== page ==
HELENA, Mont. (AP) — Montana Attorney General Tim Fox announced Monday that he will not run for the U.S. Senate seat now occupied by Democrat Jon Tester, a two-term incumbent who is considered among the most vulnerable Senate Democrats in 2018.
National and state party leaders had been courting Fox to run against Tester after the GOP’s first choice, former U.S. Rep. Ryan Zinke, took a cabinet position with President Donald Trump as secretary of the U.S. Department of the Interior.
Fox said he still had a lot of work to do as attorney general, an office in which he was just re-elected to last November.
“I’m going to keep my promises to the people of Montana and continue fighting for justice throughout my full second term,” Fox said in his statement.
Fox’s decision means Republicans will have to scramble to find another candidate. Two lesser known candidates have already announced bids, including state Sen. Al Olszewski and Bozeman businessman Troy Downing, who heads a California-based self-storage company.
Tester’s campaign said it was prepared for any Republican candidate.
“I don’t think that there’s any question that 2018 is going to be a tough race, but I also believe that whoever ends up running against Jon Tester is going to have a really tough race,” said Chris Meagher, a spokesman for the Montana Democratic Party.
The development also further muddled the field for the governor’s race in 2020.
Fox immediately becomes a leading contender for that post, although other Republicans are said to be eying the seat, including the state’s newly elected congressman, Greg Gianforte, even though he filed papers Friday for a 2018 House re-election bid.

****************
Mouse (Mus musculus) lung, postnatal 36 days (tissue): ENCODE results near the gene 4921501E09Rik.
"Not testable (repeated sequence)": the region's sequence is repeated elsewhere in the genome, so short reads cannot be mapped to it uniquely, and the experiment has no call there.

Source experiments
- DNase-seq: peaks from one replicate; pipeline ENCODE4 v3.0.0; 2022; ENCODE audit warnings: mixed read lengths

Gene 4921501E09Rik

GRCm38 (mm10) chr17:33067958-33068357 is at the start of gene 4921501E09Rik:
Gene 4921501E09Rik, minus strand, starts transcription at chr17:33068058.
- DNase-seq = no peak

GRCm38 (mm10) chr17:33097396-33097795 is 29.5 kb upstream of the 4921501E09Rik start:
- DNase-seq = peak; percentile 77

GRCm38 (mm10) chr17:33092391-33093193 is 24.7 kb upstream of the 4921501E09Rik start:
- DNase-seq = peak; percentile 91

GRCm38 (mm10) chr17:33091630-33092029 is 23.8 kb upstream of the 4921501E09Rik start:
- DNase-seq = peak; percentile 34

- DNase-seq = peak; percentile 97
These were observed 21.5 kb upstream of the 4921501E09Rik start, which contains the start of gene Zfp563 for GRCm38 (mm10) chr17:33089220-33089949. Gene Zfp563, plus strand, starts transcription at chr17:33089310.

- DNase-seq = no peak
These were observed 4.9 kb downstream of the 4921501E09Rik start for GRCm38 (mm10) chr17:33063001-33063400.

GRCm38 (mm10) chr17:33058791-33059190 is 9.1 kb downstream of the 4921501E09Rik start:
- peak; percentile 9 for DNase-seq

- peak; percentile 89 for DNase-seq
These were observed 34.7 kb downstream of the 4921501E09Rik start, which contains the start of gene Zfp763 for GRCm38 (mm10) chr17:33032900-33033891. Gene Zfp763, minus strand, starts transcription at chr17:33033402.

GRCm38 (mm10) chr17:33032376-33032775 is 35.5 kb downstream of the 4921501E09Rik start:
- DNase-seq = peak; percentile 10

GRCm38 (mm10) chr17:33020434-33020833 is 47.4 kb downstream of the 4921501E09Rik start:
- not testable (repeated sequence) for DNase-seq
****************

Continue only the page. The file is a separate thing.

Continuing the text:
Gianforte, a Republican who unsuccessfully sought the governor’s mansion last year, has yet to be sworn in as the state’s sole representative in the U.S. House and has yet to face a misdemeanor assault charge stemming from an election eve confrontation with a reporter.
A Gianforte spokesman did not return phone calls.
Republicans now hold all but two of Montana’s statewide offices — Tester’s Senate seat and the governorship — and would relish an opportunity to snatch away Tester’s post.
In 2012, Tester narrowly fended off a challenge from then-U.S. Rep. Denny Rehberg.
Montana State Auditor Matt Rosendale said he has been fielding calls from supporters across the state encouraging him to run against Tester and said he would be mulling a possible run over the next few weeks or months.
He said Montana voters may need time to get over the closely watched congressional race.
“I think they’re ready to have cookouts and go water skiing,” Rosendale said of voters. “They just need a little break.”
This story has been corrected to show that Chris Meagher is a spokesman for the Montana Democratic Party, not for Tester’s campaign.